Regression Troubleshooting

Take a shot at fixing broken regression tests.

Your goal: help turn the trunk regression test matrix pure green by troubleshooting the failures you find there.

Choose your platform: Operating system and compiler. You'll need 5GB disk space.

Get/update your working copy of the trunk via subversion check-out/update. Instructions here. See below for links to help orient you its contents. Get to know subversion--it's an important tool.

Find the yellow/fail on the trunk regression test matrix -- the unexplained failures. Click through to see specific tests and failures. Get to know the matrix. Keep a bird's-eye view of it, peeking at failures across other platforms, too.

Pick a failure for your platform and investigate it.

What's the pattern? Does it fail across (a) all platforms, (b) some like yours, or (c) just yours? Note this carefully so you can recall it later if need be. The same pattern--multiple tests failing--across two or more platforms could mean that they both cascade from a single cause. If the pattern seems particularly baffling, it could be revision-related more than platform-related.

Reproduce it locally. Run bjam in the lib/<library>/test directory to build and run the test on your machine. Redirect bjam's output to a file for easier navigation. Try bjam --help.

Try to fix it. Make changes to your working copy and test them via bjam.

If at first you don't succeed, revert and try again. Don't clutter your working copy with spurious changes.

Less is more. A minimal change, particularly for a platform-specific fix, is optimal. That will be the most clear to reviewers.

Stumped? Can't figure it out?

  • Could it be the Standard C++ Library itself be failing? Use BOOST_TEST_CHECKPOINT() to vindicate boost. (Example here.)
  • Be self-study. Put it down and come back to it later. A couple times. There's no shame asking for help, but doing it yourself is most satisfying.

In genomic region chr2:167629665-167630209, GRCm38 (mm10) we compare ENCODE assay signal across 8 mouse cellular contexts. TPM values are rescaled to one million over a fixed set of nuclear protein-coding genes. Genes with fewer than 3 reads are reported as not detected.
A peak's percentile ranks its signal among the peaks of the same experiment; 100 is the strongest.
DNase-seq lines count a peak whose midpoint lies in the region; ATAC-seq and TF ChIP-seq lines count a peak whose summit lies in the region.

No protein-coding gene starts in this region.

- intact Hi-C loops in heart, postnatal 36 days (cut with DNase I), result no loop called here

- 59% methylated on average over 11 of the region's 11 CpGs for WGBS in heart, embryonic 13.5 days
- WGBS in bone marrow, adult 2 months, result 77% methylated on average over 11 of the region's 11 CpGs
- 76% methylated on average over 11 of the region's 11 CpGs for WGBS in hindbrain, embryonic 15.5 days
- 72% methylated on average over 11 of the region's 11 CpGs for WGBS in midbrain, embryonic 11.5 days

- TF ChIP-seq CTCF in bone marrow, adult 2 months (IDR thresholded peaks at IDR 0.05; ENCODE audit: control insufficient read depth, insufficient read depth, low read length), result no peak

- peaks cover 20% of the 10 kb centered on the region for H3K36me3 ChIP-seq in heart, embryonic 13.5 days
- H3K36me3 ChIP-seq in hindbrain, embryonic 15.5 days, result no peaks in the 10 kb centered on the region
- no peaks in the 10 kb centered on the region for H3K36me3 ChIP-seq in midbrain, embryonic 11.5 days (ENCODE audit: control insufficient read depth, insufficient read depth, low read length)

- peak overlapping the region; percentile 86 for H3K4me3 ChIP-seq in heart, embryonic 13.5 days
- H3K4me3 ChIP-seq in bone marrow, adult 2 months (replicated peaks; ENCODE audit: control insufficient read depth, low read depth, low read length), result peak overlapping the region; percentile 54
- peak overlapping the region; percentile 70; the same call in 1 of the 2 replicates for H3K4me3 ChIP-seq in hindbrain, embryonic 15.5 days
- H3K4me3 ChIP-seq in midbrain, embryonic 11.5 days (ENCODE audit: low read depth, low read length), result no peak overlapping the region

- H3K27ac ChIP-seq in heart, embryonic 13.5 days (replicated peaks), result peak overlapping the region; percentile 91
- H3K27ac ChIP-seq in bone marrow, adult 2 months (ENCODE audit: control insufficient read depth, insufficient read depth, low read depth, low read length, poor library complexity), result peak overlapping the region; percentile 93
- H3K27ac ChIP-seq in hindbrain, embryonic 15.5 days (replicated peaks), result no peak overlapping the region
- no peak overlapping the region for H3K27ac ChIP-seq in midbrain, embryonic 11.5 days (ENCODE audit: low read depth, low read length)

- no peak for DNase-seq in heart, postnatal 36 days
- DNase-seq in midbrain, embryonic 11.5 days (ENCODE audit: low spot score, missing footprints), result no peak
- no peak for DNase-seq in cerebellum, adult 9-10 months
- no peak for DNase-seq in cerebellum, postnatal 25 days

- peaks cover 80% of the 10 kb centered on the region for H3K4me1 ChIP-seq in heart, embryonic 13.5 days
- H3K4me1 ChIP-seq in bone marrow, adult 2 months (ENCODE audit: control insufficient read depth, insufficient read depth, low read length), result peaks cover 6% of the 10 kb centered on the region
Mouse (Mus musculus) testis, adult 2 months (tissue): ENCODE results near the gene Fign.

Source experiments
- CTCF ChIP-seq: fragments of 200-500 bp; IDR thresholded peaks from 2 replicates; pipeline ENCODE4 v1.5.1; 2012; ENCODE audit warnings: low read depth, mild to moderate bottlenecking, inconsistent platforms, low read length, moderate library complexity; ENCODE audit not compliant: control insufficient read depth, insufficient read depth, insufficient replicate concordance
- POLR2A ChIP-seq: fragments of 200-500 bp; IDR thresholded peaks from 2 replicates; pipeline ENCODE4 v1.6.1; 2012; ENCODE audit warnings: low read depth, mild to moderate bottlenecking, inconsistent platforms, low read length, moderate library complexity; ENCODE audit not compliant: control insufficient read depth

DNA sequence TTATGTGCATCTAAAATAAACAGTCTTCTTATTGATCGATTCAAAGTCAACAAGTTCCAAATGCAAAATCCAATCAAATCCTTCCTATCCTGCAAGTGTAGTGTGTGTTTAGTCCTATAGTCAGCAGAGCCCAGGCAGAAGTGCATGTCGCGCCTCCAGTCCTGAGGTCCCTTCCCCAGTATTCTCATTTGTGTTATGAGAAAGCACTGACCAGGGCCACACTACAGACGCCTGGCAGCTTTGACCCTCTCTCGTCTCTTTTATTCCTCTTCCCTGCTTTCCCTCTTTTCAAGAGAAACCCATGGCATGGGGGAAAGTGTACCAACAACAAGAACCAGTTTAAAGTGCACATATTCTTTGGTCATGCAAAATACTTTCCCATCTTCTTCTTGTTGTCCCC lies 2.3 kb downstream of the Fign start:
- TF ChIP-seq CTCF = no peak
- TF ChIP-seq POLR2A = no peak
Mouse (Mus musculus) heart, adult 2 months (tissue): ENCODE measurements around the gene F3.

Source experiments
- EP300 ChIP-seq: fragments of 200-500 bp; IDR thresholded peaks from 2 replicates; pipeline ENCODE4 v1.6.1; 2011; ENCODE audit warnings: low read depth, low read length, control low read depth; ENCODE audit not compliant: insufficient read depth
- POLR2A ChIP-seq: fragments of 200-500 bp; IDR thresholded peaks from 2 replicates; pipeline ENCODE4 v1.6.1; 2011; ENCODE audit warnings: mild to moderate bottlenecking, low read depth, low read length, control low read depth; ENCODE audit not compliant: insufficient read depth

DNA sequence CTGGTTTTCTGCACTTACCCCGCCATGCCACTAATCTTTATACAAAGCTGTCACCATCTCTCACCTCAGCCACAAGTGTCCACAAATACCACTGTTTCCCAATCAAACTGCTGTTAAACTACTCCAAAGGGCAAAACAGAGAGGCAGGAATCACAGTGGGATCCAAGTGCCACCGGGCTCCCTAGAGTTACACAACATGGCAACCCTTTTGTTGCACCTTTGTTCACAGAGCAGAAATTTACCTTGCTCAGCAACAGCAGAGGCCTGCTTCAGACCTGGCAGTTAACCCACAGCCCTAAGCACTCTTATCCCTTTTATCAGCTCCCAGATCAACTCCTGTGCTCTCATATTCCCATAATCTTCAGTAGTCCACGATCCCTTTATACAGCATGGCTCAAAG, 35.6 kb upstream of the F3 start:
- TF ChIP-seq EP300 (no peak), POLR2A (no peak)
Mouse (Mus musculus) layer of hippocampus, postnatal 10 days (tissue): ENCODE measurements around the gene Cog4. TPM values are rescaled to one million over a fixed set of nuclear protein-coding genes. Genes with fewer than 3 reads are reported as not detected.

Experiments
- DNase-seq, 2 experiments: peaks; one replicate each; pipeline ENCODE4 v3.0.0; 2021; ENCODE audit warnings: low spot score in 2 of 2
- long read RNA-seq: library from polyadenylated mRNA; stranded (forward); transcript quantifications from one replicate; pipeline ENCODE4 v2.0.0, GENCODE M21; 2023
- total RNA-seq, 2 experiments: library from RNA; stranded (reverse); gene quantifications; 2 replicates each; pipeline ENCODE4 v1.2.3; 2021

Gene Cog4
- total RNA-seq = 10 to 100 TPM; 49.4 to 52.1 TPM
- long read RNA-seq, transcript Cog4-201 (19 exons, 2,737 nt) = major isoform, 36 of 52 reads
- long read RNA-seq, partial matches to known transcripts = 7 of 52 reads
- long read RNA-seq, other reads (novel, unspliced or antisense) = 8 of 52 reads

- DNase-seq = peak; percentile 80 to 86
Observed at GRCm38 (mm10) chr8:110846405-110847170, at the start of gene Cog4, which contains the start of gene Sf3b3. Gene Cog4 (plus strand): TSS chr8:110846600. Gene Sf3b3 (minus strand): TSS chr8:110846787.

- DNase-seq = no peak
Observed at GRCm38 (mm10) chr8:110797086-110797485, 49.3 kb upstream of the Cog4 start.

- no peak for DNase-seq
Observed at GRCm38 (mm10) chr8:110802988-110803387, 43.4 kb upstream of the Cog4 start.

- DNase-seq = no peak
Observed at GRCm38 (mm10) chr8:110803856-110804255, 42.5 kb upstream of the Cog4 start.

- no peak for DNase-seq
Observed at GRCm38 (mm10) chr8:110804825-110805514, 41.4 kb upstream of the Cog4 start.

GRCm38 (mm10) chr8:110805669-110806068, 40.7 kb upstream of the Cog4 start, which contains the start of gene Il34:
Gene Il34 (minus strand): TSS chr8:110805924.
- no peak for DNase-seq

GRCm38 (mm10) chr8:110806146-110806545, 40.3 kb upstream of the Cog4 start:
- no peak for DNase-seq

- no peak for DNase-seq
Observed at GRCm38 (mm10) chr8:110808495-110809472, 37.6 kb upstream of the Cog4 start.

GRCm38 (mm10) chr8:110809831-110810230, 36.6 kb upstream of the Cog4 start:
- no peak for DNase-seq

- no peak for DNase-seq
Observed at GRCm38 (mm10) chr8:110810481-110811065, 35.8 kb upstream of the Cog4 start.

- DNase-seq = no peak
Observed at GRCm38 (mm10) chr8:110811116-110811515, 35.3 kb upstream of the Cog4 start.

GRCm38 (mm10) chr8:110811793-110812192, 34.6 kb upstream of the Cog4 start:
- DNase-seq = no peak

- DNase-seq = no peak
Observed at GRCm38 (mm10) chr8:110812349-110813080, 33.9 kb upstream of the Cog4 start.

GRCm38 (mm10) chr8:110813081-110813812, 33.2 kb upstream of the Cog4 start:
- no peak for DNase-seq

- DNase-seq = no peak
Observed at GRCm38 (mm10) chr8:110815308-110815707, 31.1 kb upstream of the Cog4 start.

• Collaborate with other volunteers in your position.
  • Ask a mailing list.
  • Skip it and move on. Come back in a month, or leave it for someone else.

Make a patch to show exactly what you changed to make it work, in a machine-readable format. The Tortoise SVN tool has a patch function built into its menus. Or use the gnu patch utility. A single patch can span multiple files.

Target an author specifically. Look at the SVN log of the file(s) you changed. (TortoiseSVN: right click on the file.) Find the most recent author and revision. Assign your ticket to him/her. You can view the entire changeset via<revision> (e.g.

Submit a problem ticket with the patch, to the boost Trac system. Attach your e-mail address so a reviewer can interact with you. You're creating low-hanging fruit for the reviewers to incorporate. Set each attribute carefully, assigning to the author you found above.

Revert your working copy when you're through.

Update often: update your trunk working copy often.

Follow up your Trac tickets.

Keep a list of what you've fixed, for input into the next version's release notes.

Adapt/adopt: adopt (or adapt to) the author's style. Reach to grasp what they're trying to accomplish. Suspend judgment. (It is peer reviewed.) Make your patch friendly to their way of thinking, pleasing to their eye.

Be patient with everyone: maintainers, release managers, submitters, trunk-patchers. They're all volunteering their time. Things always move more slowly than you want.

Your inputs:

  • The trunk regression matrix.
  • The trunk subversion repository.

Your output:

  • The trunk regression matrix, more green.
  • Patches, attached to tickets.

Required reading and references:

You're hired. Dive in. You don't need any special permissions.

Thanks for helping improve boost! Your contribution is greatly appreciated.

Last modified: 2013-01-10

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